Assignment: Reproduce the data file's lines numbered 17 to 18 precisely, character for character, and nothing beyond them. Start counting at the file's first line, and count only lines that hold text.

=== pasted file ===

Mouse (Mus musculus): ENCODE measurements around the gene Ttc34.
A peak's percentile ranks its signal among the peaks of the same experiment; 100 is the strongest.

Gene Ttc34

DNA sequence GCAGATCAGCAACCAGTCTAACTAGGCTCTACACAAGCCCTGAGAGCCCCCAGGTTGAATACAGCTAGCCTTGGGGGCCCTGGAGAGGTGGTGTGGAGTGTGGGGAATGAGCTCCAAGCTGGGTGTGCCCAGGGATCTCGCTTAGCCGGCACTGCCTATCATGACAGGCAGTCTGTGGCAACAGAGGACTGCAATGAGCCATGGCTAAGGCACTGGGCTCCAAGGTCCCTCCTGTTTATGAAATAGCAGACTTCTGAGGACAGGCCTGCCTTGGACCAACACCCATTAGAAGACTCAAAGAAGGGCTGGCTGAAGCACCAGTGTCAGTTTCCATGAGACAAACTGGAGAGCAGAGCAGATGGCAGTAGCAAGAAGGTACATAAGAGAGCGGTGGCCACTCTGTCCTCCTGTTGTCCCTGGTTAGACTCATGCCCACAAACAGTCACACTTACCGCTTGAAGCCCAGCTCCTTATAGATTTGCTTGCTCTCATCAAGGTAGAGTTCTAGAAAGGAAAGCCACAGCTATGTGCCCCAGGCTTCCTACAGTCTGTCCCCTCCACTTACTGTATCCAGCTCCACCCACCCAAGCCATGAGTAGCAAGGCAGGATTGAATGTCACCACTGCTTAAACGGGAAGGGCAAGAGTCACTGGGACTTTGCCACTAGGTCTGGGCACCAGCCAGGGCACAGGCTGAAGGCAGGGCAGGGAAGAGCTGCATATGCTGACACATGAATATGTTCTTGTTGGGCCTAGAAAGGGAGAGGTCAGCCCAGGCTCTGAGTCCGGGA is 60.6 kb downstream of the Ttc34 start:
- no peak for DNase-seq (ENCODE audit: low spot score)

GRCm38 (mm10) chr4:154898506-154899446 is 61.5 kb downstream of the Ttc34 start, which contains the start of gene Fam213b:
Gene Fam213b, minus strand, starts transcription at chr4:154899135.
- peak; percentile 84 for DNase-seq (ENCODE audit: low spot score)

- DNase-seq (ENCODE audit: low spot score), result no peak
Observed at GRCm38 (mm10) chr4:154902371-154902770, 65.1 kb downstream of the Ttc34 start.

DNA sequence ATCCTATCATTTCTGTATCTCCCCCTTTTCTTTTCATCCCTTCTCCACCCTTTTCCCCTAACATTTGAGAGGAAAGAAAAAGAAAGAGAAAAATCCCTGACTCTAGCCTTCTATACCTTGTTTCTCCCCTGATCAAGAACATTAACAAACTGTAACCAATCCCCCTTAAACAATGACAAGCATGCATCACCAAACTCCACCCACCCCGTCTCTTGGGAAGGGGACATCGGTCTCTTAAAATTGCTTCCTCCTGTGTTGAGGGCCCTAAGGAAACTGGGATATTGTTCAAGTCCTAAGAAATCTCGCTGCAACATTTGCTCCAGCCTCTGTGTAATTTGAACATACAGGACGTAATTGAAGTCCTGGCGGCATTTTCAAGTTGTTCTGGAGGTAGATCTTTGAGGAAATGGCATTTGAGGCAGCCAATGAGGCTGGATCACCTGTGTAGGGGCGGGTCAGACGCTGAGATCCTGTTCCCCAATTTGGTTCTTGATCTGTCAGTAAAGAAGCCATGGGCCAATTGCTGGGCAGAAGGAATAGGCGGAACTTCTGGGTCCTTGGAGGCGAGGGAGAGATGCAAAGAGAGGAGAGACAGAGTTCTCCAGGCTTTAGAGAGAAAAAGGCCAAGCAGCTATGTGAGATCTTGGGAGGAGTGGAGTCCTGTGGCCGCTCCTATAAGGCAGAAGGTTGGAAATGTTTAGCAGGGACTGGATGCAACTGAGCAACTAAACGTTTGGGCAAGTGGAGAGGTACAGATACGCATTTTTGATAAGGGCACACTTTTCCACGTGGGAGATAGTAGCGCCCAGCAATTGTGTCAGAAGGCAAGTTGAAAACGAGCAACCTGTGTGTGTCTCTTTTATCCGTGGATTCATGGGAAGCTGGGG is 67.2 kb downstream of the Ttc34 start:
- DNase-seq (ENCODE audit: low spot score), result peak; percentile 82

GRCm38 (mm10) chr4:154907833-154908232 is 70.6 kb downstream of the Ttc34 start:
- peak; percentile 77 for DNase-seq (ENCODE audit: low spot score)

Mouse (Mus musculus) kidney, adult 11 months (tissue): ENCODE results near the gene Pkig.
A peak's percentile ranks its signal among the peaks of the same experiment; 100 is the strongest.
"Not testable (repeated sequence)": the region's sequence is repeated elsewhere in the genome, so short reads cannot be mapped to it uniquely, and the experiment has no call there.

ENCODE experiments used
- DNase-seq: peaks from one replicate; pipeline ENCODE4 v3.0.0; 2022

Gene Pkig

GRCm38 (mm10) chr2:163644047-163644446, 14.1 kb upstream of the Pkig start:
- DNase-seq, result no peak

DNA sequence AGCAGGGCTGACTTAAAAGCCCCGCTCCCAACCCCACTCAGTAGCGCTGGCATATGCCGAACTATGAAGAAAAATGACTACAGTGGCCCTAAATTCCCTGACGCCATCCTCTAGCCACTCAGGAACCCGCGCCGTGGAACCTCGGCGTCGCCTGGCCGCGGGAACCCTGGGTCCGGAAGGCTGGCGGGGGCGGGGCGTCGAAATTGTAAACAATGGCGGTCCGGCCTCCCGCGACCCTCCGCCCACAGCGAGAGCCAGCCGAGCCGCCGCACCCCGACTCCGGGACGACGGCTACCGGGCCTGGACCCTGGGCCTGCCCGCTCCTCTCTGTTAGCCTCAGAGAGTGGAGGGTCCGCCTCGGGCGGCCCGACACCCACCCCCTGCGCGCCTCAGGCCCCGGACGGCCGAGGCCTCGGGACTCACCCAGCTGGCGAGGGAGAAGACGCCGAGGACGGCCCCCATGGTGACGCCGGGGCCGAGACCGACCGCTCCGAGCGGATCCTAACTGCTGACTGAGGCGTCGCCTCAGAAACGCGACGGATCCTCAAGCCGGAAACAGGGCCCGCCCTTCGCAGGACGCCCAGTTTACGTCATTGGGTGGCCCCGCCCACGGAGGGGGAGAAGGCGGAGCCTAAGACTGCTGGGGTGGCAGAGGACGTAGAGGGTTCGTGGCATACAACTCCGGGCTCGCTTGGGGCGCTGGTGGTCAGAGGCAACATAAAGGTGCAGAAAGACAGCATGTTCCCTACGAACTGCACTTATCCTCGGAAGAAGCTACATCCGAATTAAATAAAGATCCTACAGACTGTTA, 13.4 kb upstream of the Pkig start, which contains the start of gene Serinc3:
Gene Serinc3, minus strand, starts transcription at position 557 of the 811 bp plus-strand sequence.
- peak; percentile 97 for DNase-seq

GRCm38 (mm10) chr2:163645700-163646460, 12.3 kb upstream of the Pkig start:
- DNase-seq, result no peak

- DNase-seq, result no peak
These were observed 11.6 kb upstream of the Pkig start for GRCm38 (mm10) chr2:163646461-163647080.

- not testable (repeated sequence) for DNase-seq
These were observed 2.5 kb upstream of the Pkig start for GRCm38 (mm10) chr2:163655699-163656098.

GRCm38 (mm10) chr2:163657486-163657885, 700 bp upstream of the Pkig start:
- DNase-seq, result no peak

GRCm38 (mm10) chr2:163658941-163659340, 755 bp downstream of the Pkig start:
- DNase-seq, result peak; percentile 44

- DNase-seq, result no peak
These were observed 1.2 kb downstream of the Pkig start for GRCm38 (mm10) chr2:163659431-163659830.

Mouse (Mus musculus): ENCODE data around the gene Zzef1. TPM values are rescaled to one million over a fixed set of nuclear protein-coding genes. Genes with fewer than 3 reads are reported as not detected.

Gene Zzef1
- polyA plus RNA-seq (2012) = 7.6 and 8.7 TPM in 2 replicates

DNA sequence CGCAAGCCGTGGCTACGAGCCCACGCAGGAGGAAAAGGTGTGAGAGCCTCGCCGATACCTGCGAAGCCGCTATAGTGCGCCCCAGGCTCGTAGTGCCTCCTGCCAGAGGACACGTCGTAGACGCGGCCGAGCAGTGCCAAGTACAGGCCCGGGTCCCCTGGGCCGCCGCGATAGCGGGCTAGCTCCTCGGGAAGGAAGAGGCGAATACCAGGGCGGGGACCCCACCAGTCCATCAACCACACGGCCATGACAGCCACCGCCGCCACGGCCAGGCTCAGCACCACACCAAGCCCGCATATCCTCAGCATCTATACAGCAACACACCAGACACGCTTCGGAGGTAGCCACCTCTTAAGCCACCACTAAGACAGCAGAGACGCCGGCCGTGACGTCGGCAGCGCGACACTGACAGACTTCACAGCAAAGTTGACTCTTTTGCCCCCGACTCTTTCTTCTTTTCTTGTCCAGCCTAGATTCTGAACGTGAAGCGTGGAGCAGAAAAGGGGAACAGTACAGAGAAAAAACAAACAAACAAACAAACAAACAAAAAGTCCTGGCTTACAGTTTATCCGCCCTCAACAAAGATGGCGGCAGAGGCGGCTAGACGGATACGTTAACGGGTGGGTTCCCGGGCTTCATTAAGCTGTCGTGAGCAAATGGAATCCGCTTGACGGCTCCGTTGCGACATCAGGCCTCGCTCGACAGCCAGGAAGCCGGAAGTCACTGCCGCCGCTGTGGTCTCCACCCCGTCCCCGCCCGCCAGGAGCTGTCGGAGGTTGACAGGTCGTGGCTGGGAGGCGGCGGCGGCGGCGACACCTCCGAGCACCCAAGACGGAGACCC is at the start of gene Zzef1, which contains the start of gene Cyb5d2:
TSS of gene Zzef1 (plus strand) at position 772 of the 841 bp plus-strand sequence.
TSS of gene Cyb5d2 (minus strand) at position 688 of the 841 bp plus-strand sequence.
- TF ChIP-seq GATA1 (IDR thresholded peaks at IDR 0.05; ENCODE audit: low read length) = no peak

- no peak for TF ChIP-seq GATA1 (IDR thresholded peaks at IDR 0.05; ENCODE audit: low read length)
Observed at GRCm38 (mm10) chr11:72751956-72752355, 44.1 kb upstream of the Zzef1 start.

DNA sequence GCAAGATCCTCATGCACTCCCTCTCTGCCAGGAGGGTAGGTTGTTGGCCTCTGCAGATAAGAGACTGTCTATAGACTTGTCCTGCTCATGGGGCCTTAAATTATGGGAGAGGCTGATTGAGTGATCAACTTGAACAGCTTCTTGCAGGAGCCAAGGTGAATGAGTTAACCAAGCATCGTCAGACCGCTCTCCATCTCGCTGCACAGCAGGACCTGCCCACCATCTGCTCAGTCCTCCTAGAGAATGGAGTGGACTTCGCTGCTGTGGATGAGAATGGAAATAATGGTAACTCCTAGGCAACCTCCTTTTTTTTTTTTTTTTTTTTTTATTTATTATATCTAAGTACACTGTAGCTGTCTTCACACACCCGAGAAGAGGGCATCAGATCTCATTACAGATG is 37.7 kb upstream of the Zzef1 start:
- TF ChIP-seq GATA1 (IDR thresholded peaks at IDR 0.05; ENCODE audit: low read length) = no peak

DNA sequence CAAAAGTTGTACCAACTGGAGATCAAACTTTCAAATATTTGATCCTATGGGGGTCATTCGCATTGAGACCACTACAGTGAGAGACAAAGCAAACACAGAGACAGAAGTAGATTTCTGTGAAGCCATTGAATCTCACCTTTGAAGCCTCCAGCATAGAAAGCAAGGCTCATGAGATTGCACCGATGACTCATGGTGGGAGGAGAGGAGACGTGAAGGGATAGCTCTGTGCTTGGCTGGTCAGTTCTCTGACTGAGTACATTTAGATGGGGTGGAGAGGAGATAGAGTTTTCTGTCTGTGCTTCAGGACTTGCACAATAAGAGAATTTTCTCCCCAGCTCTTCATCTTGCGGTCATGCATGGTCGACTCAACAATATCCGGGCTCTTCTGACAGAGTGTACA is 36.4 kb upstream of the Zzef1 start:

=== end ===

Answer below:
"Not testable (repeated sequence)": the region's sequence is repeated elsewhere in the genome, so short reads cannot be mapped to it uniquely, and the experiment has no call there.

ENCODE experiments used